It has the A13 Bionic, which is impressive because it’s the same processor as the iPhone 11 Pro. There is no faster processor in a smartphone for any price. So yes, the iPhone SE is fast, but that’s not why the processor matters.

The processor is important because it ensures that the iPhone SE will get OS updates for many years to come. I still have the original iPhone SE, released in March 2016, and Apple supported it with the latest iOS update last year. Four years later, and that iPhone has the most up-to-date software.



Most Android phones — from the cheapest to the most expensive — top out at two years of updates. Even the best, Google’s Pixel line, are only guaranteed updates for three years. As I said last week, it’s not just about the $399 cost; it’s about how often you have to spend it. No other phone at this price will last as long as the iPhone SE will in terms of software support. Speaking of longevity, battery life on the iPhone SE is all right but not stellar. I’m getting through a full day, averaging between four and five hours of screen-on time. I was hoping the A13 Bionic processor would unlock the longer battery life we got with the iPhone 11, but it seems that was mostly about battery size, and the SE has the same size battery as the iPhone 8.

It’s enough for today, but in a few years, you may be turning to a battery case on the regular or seeking out a repair shop to replace your battery.

The iPhone SE has just one 12-megapixel camera on the back and a 7-megapixel selfie camera on the front. There are two ways of looking at these cameras, both valid.

The first is, for a $399 phone, the cameras are absolutely great, and any complaints or gripes should be promptly dismissed given that price. The second is that they’re quite good but have some baffling shortcomings that Apple could have overcome, even at this price point.

In any sort of bright lighting conditions, the iPhone SE takes absolutely lovely photos. They’re clean in the details, color-accurate, and just the right amount of sharp. Dynamic range is also quite good. In fact, in daylight conditions, it can be hard to tell the difference between this $400 phone and a $1,000 iPhone 11 Pro.

iPhone 11 Pro (left) vs iPhone SE 2020 (right)

Apple says that this iPhone SE is able to do more than it otherwise would because of that A13 Bionic processor. It allows for portrait mode (or, more specifically, more kinds of portrait modes) on both cameras, for example. Apple has given this capability a very Apple-esque technical name: “monocular depth estimation.” But unlike the single-lens portrait mode on Pixel phones, the iPhone SE isn’t taking advantage of sub-pixel calculations. It’s using machine learning models to estimate depth of field.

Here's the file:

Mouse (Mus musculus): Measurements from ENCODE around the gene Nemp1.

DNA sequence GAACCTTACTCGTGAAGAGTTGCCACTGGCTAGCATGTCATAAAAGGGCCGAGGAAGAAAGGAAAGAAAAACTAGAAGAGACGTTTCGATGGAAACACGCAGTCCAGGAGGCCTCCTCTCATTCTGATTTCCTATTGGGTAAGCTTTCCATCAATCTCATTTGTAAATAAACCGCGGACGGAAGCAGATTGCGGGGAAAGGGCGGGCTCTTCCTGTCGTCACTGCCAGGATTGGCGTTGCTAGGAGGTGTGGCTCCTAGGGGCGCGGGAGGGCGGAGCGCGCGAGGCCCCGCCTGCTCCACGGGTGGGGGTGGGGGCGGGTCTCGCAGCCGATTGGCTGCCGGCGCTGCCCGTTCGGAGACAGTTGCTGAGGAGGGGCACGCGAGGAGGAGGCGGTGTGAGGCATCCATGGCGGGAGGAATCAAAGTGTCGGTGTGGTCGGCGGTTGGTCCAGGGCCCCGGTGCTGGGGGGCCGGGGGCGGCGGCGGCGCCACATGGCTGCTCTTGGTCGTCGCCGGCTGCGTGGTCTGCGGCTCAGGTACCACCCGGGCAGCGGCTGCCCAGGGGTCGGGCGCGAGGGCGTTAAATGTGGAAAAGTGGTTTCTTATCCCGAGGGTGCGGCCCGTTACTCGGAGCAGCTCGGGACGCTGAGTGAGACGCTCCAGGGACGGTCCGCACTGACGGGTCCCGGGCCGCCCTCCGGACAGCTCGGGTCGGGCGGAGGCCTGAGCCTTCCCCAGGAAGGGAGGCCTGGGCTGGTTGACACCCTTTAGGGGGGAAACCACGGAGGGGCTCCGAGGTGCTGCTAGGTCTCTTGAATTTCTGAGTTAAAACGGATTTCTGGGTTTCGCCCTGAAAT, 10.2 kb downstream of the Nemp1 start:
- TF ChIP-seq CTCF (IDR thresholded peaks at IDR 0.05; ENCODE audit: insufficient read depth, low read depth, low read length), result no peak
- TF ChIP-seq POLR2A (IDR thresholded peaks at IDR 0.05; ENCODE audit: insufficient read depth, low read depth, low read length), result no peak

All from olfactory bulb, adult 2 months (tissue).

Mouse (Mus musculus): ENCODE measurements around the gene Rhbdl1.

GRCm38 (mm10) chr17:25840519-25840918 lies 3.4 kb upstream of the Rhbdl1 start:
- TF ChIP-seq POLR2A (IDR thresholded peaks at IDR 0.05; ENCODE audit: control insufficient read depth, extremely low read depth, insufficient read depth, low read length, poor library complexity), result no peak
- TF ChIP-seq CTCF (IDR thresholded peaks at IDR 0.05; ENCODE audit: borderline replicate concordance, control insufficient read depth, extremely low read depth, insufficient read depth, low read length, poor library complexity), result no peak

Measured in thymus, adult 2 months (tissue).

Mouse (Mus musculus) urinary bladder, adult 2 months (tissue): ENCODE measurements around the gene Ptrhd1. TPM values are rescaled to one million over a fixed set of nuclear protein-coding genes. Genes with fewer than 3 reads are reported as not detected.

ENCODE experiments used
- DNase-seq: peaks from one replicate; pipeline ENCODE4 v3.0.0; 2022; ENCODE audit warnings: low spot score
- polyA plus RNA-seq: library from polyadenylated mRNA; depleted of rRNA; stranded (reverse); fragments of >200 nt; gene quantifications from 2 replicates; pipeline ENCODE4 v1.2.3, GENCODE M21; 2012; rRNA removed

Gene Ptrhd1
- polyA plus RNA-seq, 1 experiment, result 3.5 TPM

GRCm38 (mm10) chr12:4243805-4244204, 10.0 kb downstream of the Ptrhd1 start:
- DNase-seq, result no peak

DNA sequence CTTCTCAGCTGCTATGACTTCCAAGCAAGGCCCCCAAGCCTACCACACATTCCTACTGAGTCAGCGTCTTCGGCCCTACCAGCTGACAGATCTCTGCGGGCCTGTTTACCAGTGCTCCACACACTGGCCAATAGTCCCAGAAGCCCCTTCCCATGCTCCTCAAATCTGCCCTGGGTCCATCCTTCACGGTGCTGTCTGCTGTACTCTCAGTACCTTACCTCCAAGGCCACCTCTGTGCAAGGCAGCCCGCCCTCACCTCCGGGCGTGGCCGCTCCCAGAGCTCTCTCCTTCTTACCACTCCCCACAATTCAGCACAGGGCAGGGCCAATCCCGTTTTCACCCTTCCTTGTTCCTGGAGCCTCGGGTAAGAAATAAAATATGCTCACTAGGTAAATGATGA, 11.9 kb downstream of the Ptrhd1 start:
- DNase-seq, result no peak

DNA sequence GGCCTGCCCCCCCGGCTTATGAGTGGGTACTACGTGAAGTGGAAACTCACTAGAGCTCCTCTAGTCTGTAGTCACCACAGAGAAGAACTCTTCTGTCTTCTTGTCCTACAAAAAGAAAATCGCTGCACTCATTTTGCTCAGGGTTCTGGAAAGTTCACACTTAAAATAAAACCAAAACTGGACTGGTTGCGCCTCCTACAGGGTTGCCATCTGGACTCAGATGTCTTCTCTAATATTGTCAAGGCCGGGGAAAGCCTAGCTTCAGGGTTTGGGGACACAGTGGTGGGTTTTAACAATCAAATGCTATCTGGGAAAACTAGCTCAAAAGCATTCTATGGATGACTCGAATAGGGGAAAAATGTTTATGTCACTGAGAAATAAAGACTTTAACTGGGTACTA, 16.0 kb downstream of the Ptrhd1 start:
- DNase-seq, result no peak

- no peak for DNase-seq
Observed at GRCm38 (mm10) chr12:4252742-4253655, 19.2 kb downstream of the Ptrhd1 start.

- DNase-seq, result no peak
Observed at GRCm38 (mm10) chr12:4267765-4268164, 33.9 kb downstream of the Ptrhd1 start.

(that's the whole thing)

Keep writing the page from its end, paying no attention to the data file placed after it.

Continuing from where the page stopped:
iPhone SE rear camera in portrait mode. Photo by Dieter Bohn / The Verge

iPhone SE front selfie camera. Photo by Dieter Bohn / The Verge

I think that the iPhone 11 Pro manages portraits slightly better than the SE. But I also think that, by and large, portrait modes on phones all break down when you look closely.

The A13 Bionic also enables Apple’s enhanced HDR and semantic rendering features. The former ensures the background doesn’t get too blown out, and the latter knows what you’re taking a photo of and works to light it better. I particularly noticed both when taking photos with a bright sky in the background — a photo that would have tripped up any iPhone before the XR (and maybe would have done a number on the XR, too).

This is all great, but the disappointment comes with low-light photography. The iPhone SE simply doesn’t do as well there as it does in other situations. There’s no night mode, and in dim light, there’s just too much noise. It’s almost like the whole camera stack panics and overcorrects, especially on portraits.

Very, very low light: the lack of a night mode is obvious.

The iPhone SE is noisy in low light.